§ MR. MAURICE HEALY (Cork)
I beg to ask the Chief Secretary to the Lord Lieutenant of Ireland how long the Royal Irish Constabulary Force Fund has been in existence; for how many years respectively have deductions at the rates of 2½ and 1½, per cent. been made for the purposes of this fund from the pay of members of the Force; whether deductions in respect of barrack-rent have also been made towards this fund in the case of unmarried members; why no deduction towards this fund is made in the case of members who joined the Force since August, 1883; how many officers and men at present serving are subscribing towards the fund, and how many pensioners; bow many subscribers died, were dismissed, were discharged, and resigned without having received anything from this fund; what is the total amount sub- 450 scribed towards this fund, since its formation, by officers and men; what is the amount at present on hand, and how has the difference been expended; and whether it was the unanimous wish of the entire force assembled at the various county headquarters (at their meetings regarding the 6th Schedule of the Government of Ireland Bill) that this fund should be wound up at once, and distributed among the subscribing members?
§ THE CHIEF SECRETARY FOR IRELAND (Mr. J. MORLEY,) Newcastle-upon-Tyne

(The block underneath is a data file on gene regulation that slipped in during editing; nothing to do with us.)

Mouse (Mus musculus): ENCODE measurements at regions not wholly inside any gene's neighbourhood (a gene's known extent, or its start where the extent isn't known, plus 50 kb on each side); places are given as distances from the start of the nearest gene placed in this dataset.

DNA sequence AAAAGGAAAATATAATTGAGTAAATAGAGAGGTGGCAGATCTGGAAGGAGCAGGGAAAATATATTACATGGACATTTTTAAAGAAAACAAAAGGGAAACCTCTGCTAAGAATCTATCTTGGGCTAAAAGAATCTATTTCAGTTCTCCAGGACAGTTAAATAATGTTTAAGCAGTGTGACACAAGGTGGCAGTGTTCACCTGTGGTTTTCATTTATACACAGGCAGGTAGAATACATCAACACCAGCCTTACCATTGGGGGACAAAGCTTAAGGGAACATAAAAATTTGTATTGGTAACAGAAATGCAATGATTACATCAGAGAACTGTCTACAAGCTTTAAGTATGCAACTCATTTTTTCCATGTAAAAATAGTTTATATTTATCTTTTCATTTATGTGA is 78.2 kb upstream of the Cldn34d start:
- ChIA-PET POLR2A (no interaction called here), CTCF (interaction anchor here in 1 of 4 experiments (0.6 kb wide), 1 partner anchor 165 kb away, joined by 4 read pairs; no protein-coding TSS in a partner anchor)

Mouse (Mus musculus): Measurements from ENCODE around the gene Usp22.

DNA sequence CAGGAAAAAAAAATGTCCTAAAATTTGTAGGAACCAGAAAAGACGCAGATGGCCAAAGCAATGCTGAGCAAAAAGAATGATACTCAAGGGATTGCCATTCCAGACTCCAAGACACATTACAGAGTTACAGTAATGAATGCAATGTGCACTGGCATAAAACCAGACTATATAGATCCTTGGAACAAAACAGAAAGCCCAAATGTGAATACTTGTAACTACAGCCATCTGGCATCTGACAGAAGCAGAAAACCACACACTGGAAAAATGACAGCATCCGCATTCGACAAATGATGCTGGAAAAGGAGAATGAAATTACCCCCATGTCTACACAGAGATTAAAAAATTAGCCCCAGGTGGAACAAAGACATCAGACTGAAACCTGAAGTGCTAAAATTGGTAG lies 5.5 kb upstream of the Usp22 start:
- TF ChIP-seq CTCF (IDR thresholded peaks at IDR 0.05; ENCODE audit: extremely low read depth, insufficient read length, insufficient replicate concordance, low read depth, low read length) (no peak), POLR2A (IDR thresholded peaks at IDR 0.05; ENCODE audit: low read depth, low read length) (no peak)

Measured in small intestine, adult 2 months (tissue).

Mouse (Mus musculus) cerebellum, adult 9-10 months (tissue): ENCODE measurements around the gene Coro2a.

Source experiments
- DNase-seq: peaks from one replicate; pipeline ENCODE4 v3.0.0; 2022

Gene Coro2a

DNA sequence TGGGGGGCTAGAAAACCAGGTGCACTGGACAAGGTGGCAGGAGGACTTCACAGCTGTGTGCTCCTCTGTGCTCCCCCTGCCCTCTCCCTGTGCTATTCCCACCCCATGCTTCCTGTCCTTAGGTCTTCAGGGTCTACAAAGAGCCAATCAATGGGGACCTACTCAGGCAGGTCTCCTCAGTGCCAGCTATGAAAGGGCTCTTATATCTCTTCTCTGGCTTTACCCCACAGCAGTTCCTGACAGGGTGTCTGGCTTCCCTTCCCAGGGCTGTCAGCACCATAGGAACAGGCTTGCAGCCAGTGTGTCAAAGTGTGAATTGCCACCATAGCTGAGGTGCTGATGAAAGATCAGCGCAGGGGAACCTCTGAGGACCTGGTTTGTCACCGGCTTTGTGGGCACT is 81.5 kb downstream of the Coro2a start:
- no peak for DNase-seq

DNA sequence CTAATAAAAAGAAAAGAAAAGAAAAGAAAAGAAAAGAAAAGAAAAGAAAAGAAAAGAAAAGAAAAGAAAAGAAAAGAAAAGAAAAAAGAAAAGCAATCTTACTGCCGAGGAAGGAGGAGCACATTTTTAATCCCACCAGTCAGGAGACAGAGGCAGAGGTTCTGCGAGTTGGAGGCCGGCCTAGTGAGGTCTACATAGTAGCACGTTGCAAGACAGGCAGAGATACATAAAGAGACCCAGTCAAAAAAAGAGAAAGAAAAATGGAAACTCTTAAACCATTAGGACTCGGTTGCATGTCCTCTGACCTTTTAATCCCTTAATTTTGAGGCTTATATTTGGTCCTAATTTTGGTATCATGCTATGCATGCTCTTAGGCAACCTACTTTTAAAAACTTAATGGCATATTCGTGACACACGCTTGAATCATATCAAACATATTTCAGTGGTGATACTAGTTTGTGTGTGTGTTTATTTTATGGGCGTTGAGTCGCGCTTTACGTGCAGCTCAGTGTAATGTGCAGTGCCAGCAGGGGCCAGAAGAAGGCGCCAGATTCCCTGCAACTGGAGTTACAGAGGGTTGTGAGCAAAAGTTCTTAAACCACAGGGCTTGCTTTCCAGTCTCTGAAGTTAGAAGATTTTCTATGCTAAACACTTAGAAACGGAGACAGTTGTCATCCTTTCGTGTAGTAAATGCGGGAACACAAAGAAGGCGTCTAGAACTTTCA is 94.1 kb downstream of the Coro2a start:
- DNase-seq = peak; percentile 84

The Royal Irish Constabulary Force Fund has existed since the establishment of the Force. Deductions at the rate of 2½, per cent. were never made for the fund. The rate of deduction was 10s. per cent. for the first 30 years, and subsequently, as at present, 1½ per cent. The deduction for barrack accommodation, authorised by the. Constabulary Act of 1883, is made from the increased pay provided by the Act, and extends also to married men accommodated with their families in barracks. This deduction has always been appropriated in aid of the Constabulary Vote. By the Act of 1883 the benefit branch of the fund was closed against new entrants, and deduction from the pay of all those who thereafter joined the Force was forbidden. The number of officers and men now serving whose pay is subject to the statutable deduction is approximately 8,730, and the number of subscribing pensioners is 3,426. No official record of cessations without benefit has been kept; but it is right to point out that the object of the fund being two fold—the reward of meritorious members of the Force and the relief of the widows and children of members—no payments of the former kind could, in the nature of the case, be made to men dismissed, discharged, or who resign, or of the latter kind in respect of those who die unmarried in the Force. It would be impossible, I am informed, at this distance of time to furnish an account of the receipts and expenditure of the fund from its institution over 56 years ago. The fund has been audited from the outset of its career by the Exchequer and Audit Department. The invested balance of the fund, amounting to £304,000, is in the hands of the National Debt Commissioners, and there is a current cash balance of about £2,500 in the public account of 451 the Inspector General. In reference to the question of the winding up of the fund, I understand that many and diverse opinions and suggestions have been expressed by members of the Force, which are inconsistent with the object of the fund as expressed by Act of Parliament, and quite impracticable. I have already stated, in reply to an inquiry addressed to me on April 17, that the only possible winding up appears to be that provided by the Act of 1883—namely, by the natural process of fulfilling its obligations to existing members as they become due.